To top it off, although she is portrayed as childlike and without affect, she is having a full blown sexual relationship with her boyfriend. At FOURTEEN. Fully sanctioned by her parents and by the world in which this book devises to revolve around it's fantastical main character. Even Brooke Shields stayed a virgin until an adult. This is a departure from Klein's earlier books, wherein the young girls stay true to type and are almost exclusively not sexually active or at least they are conflicted about it. Tatiana is just in a fully fledged adult relationship, then skips off to school in her pigtails.
The other egregious part of this book is the fact that Tatiana has an older sister, Delia, who is ugly and therefore completely unimportant to their parents or anyone else in the book other than her dad reminding his pretty daughter that her ugly sister is pitiable so treat her kindly. Poor Delia is described as having glasses, a huge nose, cystic acne (which is untreatable even by the top doctors in NY), and frizzy tufts of mousey brown hair. Tatiana has a perfect complexion, a chimeric mane -unparalleled in life or fiction - of crimson hair, giant, wolflike gray eyes, a tiny nose and a perfect body. Unbelievably, Delia is not even a better student than Tat, she doesn't even have the ugly yet smarter sister thing going for her. She has nothing. Needless to say Delia is not the parent's favorite and is largely ignored. She is, rightfully, resentful of her sister but not to the point of slashing her face and hacking her hair, which no one reading this book would fault her for.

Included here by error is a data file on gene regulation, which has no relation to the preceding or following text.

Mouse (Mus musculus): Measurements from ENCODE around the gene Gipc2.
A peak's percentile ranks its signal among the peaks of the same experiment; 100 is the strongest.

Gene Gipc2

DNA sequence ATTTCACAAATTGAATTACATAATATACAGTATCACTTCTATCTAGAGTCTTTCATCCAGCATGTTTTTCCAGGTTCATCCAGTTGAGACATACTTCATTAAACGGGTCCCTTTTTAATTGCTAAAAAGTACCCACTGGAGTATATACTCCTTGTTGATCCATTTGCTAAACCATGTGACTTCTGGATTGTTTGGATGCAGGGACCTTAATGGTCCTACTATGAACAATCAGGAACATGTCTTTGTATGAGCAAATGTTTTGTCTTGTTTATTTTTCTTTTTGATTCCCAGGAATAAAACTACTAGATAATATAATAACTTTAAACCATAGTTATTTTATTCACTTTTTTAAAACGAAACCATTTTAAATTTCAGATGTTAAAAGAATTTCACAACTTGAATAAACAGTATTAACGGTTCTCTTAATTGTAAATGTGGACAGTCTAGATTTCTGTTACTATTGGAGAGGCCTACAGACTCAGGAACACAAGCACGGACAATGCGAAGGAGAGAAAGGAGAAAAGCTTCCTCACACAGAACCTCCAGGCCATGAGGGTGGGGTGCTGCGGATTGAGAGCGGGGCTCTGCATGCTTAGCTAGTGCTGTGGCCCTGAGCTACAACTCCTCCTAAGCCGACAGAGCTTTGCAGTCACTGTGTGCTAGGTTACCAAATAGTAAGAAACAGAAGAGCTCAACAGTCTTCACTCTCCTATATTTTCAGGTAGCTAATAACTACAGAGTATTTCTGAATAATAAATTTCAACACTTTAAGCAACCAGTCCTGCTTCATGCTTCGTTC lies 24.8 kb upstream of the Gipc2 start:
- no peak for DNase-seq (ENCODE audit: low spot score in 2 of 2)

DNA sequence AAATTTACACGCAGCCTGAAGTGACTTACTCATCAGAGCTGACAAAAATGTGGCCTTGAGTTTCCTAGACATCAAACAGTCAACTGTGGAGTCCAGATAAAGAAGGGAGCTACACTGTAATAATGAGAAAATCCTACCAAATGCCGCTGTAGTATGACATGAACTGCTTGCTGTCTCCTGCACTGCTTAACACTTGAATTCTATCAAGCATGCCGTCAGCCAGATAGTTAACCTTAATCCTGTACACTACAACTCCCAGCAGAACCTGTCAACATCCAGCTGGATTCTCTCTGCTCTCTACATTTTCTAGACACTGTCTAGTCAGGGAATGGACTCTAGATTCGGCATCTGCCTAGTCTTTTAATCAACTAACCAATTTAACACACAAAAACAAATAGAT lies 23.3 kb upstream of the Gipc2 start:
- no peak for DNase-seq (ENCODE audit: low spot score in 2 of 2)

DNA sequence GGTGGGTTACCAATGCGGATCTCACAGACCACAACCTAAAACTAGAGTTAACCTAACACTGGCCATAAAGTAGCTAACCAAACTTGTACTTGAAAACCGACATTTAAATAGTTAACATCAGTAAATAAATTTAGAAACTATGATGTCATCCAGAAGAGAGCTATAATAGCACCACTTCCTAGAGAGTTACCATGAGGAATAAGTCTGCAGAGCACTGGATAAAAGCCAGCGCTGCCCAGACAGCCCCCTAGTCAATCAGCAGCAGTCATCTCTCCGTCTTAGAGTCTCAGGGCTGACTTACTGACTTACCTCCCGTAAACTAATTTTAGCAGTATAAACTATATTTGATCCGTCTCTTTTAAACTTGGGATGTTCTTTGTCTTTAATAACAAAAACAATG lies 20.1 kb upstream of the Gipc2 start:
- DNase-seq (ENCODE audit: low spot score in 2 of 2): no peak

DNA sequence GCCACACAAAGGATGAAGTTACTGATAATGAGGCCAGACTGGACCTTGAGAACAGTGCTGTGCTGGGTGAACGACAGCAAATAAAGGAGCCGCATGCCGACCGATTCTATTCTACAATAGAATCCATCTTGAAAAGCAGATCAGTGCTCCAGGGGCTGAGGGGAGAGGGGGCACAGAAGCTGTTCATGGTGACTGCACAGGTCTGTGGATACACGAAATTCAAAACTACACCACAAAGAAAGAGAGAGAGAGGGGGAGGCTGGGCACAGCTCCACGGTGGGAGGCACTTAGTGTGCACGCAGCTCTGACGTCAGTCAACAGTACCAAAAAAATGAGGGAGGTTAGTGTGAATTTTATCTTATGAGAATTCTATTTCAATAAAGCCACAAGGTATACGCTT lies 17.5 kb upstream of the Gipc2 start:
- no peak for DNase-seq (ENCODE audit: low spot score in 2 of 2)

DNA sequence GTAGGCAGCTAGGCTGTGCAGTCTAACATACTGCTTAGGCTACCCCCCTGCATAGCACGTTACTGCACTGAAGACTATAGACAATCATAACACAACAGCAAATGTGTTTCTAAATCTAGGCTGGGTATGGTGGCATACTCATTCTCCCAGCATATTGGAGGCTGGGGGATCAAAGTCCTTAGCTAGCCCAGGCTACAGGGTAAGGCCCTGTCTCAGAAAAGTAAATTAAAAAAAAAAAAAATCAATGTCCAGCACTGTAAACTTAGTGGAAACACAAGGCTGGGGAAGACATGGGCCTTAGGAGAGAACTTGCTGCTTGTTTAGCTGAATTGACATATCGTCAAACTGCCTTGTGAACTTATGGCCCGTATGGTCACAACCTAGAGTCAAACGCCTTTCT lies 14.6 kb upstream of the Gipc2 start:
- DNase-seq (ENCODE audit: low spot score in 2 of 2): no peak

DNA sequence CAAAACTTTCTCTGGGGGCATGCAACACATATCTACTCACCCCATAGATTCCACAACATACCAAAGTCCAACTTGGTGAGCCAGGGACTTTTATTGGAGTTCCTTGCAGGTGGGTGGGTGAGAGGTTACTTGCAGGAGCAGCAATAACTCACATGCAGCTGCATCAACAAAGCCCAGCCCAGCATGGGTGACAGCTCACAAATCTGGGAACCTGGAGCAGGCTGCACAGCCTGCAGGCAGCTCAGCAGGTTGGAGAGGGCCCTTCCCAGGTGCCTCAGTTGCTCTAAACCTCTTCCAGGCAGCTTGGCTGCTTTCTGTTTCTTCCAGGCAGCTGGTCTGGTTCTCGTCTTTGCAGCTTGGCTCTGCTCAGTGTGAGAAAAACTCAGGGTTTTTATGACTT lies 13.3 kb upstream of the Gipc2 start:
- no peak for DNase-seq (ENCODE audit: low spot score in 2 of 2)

This book reads like the author's fantasy, and is ridiculous, creepy and irresponsible. ...more